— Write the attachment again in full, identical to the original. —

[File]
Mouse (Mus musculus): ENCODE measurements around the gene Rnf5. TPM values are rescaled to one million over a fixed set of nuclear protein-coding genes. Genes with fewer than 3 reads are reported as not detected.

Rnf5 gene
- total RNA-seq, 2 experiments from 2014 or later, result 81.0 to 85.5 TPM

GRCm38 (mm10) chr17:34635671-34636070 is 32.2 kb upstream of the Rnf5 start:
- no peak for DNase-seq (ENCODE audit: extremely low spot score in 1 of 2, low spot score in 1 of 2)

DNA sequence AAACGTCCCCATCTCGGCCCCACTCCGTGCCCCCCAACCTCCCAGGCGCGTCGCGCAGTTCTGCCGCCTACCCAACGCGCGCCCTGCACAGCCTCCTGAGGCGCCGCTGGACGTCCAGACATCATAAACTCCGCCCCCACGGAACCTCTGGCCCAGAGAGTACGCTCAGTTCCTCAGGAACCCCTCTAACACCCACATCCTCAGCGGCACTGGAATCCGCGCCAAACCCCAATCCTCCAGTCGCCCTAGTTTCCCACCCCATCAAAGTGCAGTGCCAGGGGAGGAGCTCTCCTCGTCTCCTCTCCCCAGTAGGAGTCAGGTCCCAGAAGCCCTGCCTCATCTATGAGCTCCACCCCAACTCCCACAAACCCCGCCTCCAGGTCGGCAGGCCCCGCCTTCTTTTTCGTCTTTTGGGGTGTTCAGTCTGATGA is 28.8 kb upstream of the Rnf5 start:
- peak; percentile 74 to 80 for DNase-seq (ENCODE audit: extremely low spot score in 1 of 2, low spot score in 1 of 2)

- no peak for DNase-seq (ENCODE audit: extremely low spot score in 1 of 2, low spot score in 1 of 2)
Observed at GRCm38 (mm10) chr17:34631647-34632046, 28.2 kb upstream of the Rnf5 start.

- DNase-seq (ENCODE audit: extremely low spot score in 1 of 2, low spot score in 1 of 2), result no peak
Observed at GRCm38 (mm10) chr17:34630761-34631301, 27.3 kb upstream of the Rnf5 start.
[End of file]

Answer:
Mouse (Mus musculus): ENCODE measurements around the gene Rnf5. TPM values are rescaled to one million over a fixed set of nuclear protein-coding genes. Genes with fewer than 3 reads are reported as not detected.

Rnf5 gene
- total RNA-seq, 2 experiments from 2014 or later, result 81.0 to 85.5 TPM

GRCm38 (mm10) chr17:34635671-34636070 is 32.2 kb upstream of the Rnf5 start:
- no peak for DNase-seq (ENCODE audit: extremely low spot score in 1 of 2, low spot score in 1 of 2)

DNA sequence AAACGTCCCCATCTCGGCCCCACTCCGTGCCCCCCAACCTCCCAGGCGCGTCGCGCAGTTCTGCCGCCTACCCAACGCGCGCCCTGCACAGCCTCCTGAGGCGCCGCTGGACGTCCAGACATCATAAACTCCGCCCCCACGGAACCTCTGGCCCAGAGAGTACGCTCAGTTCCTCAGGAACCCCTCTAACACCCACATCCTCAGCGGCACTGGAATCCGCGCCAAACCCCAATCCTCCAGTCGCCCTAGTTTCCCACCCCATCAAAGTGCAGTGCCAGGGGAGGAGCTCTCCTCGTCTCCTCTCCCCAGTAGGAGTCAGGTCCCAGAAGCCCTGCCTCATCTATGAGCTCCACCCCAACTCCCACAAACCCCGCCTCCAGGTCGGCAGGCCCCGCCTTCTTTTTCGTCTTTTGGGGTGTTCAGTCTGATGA is 28.8 kb upstream of the Rnf5 start:
- peak; percentile 74 to 80 for DNase-seq (ENCODE audit: extremely low spot score in 1 of 2, low spot score in 1 of 2)

- no peak for DNase-seq (ENCODE audit: extremely low spot score in 1 of 2, low spot score in 1 of 2)
Observed at GRCm38 (mm10) chr17:34631647-34632046, 28.2 kb upstream of the Rnf5 start.

- DNase-seq (ENCODE audit: extremely low spot score in 1 of 2, low spot score in 1 of 2), result no peak
Observed at GRCm38 (mm10) chr17:34630761-34631301, 27.3 kb upstream of the Rnf5 start.